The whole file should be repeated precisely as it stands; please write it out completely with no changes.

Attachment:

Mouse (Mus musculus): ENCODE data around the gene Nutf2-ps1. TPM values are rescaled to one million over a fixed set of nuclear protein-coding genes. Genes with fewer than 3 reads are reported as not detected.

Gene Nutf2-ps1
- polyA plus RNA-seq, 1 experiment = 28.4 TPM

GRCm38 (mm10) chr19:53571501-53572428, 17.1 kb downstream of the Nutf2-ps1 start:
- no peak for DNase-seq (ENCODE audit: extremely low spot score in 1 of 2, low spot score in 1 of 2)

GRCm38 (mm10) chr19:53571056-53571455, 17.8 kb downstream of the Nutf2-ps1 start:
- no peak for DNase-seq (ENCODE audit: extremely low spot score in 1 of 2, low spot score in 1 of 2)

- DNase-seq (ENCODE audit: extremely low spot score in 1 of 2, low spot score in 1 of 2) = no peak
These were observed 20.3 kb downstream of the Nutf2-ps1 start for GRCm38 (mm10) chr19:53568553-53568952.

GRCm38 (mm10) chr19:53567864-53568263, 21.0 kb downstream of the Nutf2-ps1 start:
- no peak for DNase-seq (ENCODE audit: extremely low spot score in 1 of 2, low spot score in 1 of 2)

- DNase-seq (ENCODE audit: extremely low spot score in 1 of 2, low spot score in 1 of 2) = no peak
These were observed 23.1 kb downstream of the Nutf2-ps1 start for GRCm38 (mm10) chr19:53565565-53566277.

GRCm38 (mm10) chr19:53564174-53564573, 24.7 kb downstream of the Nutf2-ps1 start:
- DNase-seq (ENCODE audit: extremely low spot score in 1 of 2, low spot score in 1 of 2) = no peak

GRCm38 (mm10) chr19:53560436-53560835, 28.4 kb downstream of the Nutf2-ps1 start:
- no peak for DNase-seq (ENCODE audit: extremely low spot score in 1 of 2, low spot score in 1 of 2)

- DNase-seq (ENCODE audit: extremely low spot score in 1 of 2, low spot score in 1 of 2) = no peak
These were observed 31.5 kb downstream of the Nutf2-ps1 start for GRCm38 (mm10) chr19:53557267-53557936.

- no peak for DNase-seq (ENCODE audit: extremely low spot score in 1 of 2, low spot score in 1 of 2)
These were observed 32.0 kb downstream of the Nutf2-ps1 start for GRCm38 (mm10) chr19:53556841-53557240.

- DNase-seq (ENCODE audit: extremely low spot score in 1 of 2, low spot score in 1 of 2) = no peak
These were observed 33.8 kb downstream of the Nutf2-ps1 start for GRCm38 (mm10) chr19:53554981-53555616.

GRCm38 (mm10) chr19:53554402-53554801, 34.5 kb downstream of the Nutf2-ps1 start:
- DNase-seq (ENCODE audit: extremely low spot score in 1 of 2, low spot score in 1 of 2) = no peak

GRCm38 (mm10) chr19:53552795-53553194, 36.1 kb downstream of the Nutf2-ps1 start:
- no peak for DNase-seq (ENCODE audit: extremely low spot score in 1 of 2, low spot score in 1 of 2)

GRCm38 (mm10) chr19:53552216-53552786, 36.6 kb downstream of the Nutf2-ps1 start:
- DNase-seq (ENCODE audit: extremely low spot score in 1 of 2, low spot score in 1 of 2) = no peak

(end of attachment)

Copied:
Mouse (Mus musculus): ENCODE data around the gene Nutf2-ps1. TPM values are rescaled to one million over a fixed set of nuclear protein-coding genes. Genes with fewer than 3 reads are reported as not detected.

Gene Nutf2-ps1
- polyA plus RNA-seq, 1 experiment = 28.4 TPM

GRCm38 (mm10) chr19:53571501-53572428, 17.1 kb downstream of the Nutf2-ps1 start:
- no peak for DNase-seq (ENCODE audit: extremely low spot score in 1 of 2, low spot score in 1 of 2)

GRCm38 (mm10) chr19:53571056-53571455, 17.8 kb downstream of the Nutf2-ps1 start:
- no peak for DNase-seq (ENCODE audit: extremely low spot score in 1 of 2, low spot score in 1 of 2)

- DNase-seq (ENCODE audit: extremely low spot score in 1 of 2, low spot score in 1 of 2) = no peak
These were observed 20.3 kb downstream of the Nutf2-ps1 start for GRCm38 (mm10) chr19:53568553-53568952.

GRCm38 (mm10) chr19:53567864-53568263, 21.0 kb downstream of the Nutf2-ps1 start:
- no peak for DNase-seq (ENCODE audit: extremely low spot score in 1 of 2, low spot score in 1 of 2)

- DNase-seq (ENCODE audit: extremely low spot score in 1 of 2, low spot score in 1 of 2) = no peak
These were observed 23.1 kb downstream of the Nutf2-ps1 start for GRCm38 (mm10) chr19:53565565-53566277.

GRCm38 (mm10) chr19:53564174-53564573, 24.7 kb downstream of the Nutf2-ps1 start:
- DNase-seq (ENCODE audit: extremely low spot score in 1 of 2, low spot score in 1 of 2) = no peak

GRCm38 (mm10) chr19:53560436-53560835, 28.4 kb downstream of the Nutf2-ps1 start:
- no peak for DNase-seq (ENCODE audit: extremely low spot score in 1 of 2, low spot score in 1 of 2)

- DNase-seq (ENCODE audit: extremely low spot score in 1 of 2, low spot score in 1 of 2) = no peak
These were observed 31.5 kb downstream of the Nutf2-ps1 start for GRCm38 (mm10) chr19:53557267-53557936.

- no peak for DNase-seq (ENCODE audit: extremely low spot score in 1 of 2, low spot score in 1 of 2)
These were observed 32.0 kb downstream of the Nutf2-ps1 start for GRCm38 (mm10) chr19:53556841-53557240.

- DNase-seq (ENCODE audit: extremely low spot score in 1 of 2, low spot score in 1 of 2) = no peak
These were observed 33.8 kb downstream of the Nutf2-ps1 start for GRCm38 (mm10) chr19:53554981-53555616.

GRCm38 (mm10) chr19:53554402-53554801, 34.5 kb downstream of the Nutf2-ps1 start:
- DNase-seq (ENCODE audit: extremely low spot score in 1 of 2, low spot score in 1 of 2) = no peak

GRCm38 (mm10) chr19:53552795-53553194, 36.1 kb downstream of the Nutf2-ps1 start:
- no peak for DNase-seq (ENCODE audit: extremely low spot score in 1 of 2, low spot score in 1 of 2)

GRCm38 (mm10) chr19:53552216-53552786, 36.6 kb downstream of the Nutf2-ps1 start:
- DNase-seq (ENCODE audit: extremely low spot score in 1 of 2, low spot score in 1 of 2) = no peak